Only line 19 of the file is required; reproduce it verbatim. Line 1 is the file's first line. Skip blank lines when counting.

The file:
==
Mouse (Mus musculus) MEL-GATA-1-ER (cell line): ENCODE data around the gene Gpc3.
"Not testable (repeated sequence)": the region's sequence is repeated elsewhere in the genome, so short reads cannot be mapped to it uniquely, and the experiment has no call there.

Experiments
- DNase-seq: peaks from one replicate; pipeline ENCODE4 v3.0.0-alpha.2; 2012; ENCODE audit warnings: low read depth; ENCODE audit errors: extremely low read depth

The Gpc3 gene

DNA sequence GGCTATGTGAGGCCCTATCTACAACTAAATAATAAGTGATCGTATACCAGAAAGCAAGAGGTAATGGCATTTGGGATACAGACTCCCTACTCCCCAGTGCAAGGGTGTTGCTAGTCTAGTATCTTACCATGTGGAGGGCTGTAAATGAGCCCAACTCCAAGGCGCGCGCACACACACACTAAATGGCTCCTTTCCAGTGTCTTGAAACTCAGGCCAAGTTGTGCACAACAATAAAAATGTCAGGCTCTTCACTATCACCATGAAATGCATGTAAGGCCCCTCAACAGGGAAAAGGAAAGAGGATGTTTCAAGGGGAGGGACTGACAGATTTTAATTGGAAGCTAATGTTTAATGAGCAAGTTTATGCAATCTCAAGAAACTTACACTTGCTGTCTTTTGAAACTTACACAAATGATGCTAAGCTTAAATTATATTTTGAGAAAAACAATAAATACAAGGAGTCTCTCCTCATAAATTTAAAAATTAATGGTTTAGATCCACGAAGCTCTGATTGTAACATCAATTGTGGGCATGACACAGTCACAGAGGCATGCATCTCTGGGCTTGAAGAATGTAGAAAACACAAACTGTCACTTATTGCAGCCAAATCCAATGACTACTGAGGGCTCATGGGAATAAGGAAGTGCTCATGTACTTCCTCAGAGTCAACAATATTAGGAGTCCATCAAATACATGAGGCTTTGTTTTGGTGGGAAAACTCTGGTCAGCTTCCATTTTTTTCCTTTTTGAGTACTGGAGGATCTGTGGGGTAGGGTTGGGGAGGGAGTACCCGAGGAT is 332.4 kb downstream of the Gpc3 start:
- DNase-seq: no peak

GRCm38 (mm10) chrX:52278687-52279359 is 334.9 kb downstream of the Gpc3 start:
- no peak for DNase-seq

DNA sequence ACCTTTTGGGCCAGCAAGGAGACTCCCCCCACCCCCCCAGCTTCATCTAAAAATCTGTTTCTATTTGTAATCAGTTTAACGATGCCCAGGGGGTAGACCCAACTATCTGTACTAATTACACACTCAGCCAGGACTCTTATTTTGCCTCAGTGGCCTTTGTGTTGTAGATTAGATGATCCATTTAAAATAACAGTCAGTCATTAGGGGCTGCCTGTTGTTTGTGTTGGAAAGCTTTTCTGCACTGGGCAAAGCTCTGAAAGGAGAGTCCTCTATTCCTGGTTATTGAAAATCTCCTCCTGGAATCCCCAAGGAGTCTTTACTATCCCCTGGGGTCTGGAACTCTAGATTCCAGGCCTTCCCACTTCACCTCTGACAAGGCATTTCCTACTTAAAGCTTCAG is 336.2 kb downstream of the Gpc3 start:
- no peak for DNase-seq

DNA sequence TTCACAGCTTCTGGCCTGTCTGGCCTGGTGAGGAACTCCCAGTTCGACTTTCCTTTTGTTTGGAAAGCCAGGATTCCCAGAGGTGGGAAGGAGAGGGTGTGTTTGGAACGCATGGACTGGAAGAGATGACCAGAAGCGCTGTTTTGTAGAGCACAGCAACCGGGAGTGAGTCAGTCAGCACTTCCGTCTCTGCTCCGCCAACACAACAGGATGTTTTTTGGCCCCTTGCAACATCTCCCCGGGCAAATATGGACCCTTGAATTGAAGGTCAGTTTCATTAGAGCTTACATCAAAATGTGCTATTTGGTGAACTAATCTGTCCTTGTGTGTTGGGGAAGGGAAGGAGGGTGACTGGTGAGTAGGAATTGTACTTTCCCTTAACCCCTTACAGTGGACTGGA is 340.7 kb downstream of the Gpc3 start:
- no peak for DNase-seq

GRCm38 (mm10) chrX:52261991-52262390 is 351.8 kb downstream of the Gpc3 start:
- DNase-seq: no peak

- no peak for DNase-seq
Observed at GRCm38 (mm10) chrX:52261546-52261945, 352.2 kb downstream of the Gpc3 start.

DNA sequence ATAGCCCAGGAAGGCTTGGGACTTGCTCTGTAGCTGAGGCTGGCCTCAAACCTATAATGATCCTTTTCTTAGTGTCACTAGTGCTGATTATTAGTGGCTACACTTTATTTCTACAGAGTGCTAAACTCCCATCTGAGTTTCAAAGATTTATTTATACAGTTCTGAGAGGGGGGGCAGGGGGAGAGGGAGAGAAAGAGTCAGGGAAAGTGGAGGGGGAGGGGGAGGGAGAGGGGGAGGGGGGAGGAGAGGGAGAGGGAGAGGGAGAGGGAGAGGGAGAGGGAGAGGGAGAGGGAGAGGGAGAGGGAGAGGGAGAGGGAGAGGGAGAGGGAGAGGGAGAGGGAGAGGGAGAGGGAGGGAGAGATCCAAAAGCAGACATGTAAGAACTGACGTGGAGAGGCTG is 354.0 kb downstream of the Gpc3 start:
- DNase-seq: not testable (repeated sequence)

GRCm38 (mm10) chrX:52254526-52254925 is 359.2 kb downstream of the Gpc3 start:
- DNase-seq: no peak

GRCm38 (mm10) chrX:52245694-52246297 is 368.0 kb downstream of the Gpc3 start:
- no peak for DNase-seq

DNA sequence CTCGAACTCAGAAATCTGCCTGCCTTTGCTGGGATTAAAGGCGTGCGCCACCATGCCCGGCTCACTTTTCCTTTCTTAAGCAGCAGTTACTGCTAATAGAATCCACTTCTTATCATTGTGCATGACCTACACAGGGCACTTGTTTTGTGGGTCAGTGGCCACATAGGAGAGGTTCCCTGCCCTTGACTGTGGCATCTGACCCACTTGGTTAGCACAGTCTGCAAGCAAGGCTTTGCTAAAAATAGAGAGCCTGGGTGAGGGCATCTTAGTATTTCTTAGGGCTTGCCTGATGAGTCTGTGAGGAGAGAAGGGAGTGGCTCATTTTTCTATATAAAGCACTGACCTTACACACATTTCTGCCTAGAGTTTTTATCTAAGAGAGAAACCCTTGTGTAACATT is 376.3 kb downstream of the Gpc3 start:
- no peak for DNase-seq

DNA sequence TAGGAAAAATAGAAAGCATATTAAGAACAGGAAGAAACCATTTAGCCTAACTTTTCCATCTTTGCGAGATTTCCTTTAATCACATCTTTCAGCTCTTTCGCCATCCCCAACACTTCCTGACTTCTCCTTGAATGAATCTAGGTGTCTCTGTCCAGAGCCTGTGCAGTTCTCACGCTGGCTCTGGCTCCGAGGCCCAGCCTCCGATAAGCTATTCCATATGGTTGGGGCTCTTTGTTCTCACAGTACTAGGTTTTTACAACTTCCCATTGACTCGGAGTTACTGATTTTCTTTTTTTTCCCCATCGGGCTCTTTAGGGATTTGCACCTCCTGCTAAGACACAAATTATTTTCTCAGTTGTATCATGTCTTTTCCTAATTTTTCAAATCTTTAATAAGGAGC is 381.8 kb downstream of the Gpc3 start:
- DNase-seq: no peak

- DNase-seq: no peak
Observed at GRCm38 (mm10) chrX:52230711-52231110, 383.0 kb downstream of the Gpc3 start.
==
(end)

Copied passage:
- DNase-seq: not testable (repeated sequence)